But this is what grabbed me – here, in this place, this sanctuary, on Christmas Eve , the pastor of this church, who was named Johannes Bugenhagen, said the service in German, the language of the people, and offered communion to the people in bread and wine. In that place, for the first time in centuries, the people heard the words of the Holy Eucharist in their own language. In that place the mysteries were opened and while not less mysterious, all people, young and old, learned and illiterate, men and women, were invited into the mystery at the heart of our faith.

Jesus says: “if you continue in my word … you will know the truth, and the truth will set you free.” As Christians we struggle with this question – what does it mean to be free, to live in the truth, and in the converse, in what ways are we not free, are we still slaves? In the time of Luther and Bugenhagen, at that moment in St. Mary’s Church – the question of slave and free was deeply important.

The first slavery was the influence of false teaching – the notion that people could buy off the consequences of their sins without true repentance, confession and reformation of life. The established church would allow the viewing of relics to substitute for change in life, for responsibility. The objection to this is the beginning of Luther’s actions with the 95 statements.
But there was a deeper slavery, a more fundamental disease that existed then and now that Luther and his colleages struggled with. It was ignorance – ignorance of the depth and width of Jesus’ Word – of the whole intention of God’s plan and promise – the ignorance of the Gospel itself.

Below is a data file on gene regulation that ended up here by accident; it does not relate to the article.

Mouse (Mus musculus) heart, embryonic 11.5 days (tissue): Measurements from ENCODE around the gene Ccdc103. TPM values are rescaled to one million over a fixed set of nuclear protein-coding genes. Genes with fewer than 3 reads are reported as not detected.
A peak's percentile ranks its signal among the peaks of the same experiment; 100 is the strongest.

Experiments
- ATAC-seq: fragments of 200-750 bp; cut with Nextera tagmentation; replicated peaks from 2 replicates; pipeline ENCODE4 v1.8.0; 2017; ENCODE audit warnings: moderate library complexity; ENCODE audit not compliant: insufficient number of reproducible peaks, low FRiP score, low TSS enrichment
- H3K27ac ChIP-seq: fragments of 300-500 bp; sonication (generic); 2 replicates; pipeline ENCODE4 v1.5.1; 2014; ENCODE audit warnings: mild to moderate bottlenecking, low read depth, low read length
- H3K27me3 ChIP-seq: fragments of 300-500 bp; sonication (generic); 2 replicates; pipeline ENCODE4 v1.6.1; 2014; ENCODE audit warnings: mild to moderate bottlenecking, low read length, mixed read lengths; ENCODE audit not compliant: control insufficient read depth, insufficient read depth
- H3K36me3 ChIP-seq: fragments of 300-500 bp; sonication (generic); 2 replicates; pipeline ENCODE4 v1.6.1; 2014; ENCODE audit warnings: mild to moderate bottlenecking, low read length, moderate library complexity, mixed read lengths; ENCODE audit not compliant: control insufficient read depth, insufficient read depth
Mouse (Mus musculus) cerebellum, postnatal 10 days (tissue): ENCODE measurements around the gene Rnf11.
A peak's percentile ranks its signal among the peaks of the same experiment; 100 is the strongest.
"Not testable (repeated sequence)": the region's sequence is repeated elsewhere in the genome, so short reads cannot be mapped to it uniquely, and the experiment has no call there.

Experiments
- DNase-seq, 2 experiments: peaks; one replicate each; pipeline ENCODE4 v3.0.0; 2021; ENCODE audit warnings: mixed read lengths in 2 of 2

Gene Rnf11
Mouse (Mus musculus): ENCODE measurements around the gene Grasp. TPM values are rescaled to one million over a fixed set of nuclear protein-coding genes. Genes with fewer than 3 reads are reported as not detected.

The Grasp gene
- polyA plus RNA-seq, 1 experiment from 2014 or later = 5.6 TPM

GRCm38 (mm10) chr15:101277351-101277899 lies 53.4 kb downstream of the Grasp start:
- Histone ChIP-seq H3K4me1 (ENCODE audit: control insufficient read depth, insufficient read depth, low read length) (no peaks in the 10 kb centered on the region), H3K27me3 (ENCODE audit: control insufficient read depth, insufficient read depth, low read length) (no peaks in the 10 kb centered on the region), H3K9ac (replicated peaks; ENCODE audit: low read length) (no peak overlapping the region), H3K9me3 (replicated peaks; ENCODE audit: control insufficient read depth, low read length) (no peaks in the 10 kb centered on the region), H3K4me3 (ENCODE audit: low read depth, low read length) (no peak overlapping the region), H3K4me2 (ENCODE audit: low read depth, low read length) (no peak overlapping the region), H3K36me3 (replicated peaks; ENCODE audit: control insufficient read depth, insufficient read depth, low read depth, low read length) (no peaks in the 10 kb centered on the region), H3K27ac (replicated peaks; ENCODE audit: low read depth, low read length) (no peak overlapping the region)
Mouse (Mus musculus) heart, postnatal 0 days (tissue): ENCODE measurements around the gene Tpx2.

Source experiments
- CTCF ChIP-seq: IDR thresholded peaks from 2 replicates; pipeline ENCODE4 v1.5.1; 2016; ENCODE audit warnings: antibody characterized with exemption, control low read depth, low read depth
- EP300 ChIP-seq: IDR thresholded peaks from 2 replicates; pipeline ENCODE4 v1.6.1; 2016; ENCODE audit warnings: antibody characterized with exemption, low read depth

When Jesus says: “The truth will set you free” his listeners protest – wait , we are free, we are born free, we are not in slavery to anyone or anything. They are essentially saying – what do you mean – we are okay just as we are. “We are okay just as we are.”

Let that echo for a minute – We are okay just as we are. Does that sound familiar? That assertion – I’m okay – I don’t know about you, but I’m just fine – that attitude is the same 2000 years ago, and in Luther’s time, and in ours. It is an on-going stance of the human condition. Those who point it out get into trouble – Parent, don’t correct that behavior, because you won’t be your kids’ friend anymore. Ecologist – don’t remind us we are wasting the world’s resources, polluting the planet, changing the weather. Social reformer – don’t suggest that we can share the wealth, so that no one goes hungry. Pastor, don’t preach about sin, you’ll hurt someone’s feelings. Don’t ask for a commitment, because you’ll be going against culture, and only be disappointed.

And, if you read all of John chapter 8 – you’ll find that Jesus is in this exact situation – he is using the language of slaves to sin, and no one wants to hear him – they want to kill him.

“The truth will set you free.” is a message that was true in Jesus’ time and the time of the Reformation and in our time. And the people – all of us, we are no different – we reply with the same blind perspective. In some way we respond with ‘We are descendents of Abraham’ – “I’m okay just as I am”